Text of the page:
Gigaom beschäftigt sich in einer Artikelserie mit der europäischen E-Privacy Directive EU 2009/136/EC:
Coming into force in the UK on Saturday, Article 5(3) of the E-Privacy Directive (happy reading) says EU countries have to make sure consumers are “offered the right to refuse” cookies being downloaded onto their computers by web services, in all but essential cases. They also have to give “clear and comprehensive information” about what the cookies are for.
The deadline for all this was late May 2011. A year on, eight member states – Belgium, Cyprus, Germany, Italy, Malta, Poland, Romania and Slovenia – have yet to even transpose the directive into their national laws, let alone start enforcing it.
Forget the legalese, here’s the bottom line: under the rules, which cover the whole of the European Union, websites must ask visitors for their consent before they can install most cookies.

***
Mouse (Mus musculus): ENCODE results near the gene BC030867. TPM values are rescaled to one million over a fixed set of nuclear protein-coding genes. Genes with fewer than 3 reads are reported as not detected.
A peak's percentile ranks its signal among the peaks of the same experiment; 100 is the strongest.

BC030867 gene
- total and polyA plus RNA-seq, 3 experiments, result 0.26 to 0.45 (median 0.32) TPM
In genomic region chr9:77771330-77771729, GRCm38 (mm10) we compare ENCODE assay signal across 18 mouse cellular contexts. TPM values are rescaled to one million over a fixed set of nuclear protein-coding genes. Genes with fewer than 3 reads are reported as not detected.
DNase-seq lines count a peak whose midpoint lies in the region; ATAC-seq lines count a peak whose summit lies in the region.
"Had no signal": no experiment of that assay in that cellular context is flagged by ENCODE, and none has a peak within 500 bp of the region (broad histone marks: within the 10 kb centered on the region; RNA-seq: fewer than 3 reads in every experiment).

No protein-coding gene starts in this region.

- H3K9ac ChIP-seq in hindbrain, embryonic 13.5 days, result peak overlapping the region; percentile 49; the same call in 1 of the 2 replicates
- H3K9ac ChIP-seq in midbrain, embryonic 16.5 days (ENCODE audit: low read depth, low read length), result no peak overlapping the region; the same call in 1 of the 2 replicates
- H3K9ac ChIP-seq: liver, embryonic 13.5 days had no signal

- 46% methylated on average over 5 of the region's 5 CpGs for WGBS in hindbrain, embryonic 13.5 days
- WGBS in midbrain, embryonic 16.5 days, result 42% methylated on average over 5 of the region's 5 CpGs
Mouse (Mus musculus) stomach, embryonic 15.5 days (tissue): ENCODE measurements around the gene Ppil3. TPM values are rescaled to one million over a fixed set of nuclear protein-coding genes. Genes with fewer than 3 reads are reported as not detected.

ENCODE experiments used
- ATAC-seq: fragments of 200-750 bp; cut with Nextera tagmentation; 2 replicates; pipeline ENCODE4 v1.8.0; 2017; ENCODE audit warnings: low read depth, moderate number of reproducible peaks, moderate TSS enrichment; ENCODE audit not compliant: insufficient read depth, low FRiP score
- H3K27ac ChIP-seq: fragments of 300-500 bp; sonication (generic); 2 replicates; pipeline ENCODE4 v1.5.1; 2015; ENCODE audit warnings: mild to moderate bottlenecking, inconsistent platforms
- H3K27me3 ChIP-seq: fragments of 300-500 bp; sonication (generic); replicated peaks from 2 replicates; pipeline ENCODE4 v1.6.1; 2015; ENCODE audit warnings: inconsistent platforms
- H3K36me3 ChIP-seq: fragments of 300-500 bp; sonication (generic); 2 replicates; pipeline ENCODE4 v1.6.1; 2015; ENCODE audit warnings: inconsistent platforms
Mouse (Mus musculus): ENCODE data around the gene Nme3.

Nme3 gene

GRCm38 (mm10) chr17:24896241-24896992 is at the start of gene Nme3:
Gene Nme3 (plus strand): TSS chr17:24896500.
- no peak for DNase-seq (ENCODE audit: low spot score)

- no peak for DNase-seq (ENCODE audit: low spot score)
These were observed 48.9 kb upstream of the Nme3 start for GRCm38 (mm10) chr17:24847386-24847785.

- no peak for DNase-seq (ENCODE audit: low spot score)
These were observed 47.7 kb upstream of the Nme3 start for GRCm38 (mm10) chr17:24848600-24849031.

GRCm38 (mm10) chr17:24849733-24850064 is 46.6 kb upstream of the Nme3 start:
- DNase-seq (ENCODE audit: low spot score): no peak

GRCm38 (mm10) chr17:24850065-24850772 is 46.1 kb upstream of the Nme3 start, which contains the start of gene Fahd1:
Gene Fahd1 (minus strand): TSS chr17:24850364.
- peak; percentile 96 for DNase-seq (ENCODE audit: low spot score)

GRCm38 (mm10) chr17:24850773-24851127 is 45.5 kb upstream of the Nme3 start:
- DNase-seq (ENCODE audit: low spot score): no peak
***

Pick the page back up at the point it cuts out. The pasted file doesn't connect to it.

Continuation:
Und wen es betrifft:
Pretty much everybody based in Europe who runs a web-based business is subject to the directive. Anyone headquartered or with offices in Europe is subject to the law, or will eventually be. And unlike some online regulation, it doesn’t matter where your servers are based, but where your business is directed.
Typical services that will definitely fall under the rules include website analytics, advertising — particularly third-party advertising — or recommendations. Essentially anything that is not completely intrinsic to the functioning of the site.
Startups im UK weigern sich, die Richtlinie umzusetzen:
“We’re ignoring it and waiting to see who gets sued and what happens,” one London-based startup co-founder told me this week. “We have a ton of revenue-generating work that needs to be done. This is just a distraction that does nothing for the business except waste time and resource.”
Ich kann die Intention hinter der Richtlinie nachvollziehen, aber das Ergebnis wird lediglich eine weiter geschwächte europäische Internetwirtschaft sein.
Wie Europa, in diesem Fall ganz deutsch, den wichtigsten Wirtchaftszweig des 21. Jahrhunderts ignorieren und zusätzlich solche Richtlinien erlassen kann, ist mir schleierhaft.
Wer für die Richtlinie ist, sollte sich auf der anderen Seite nicht über dominante US-Internetunternehmen beschweren.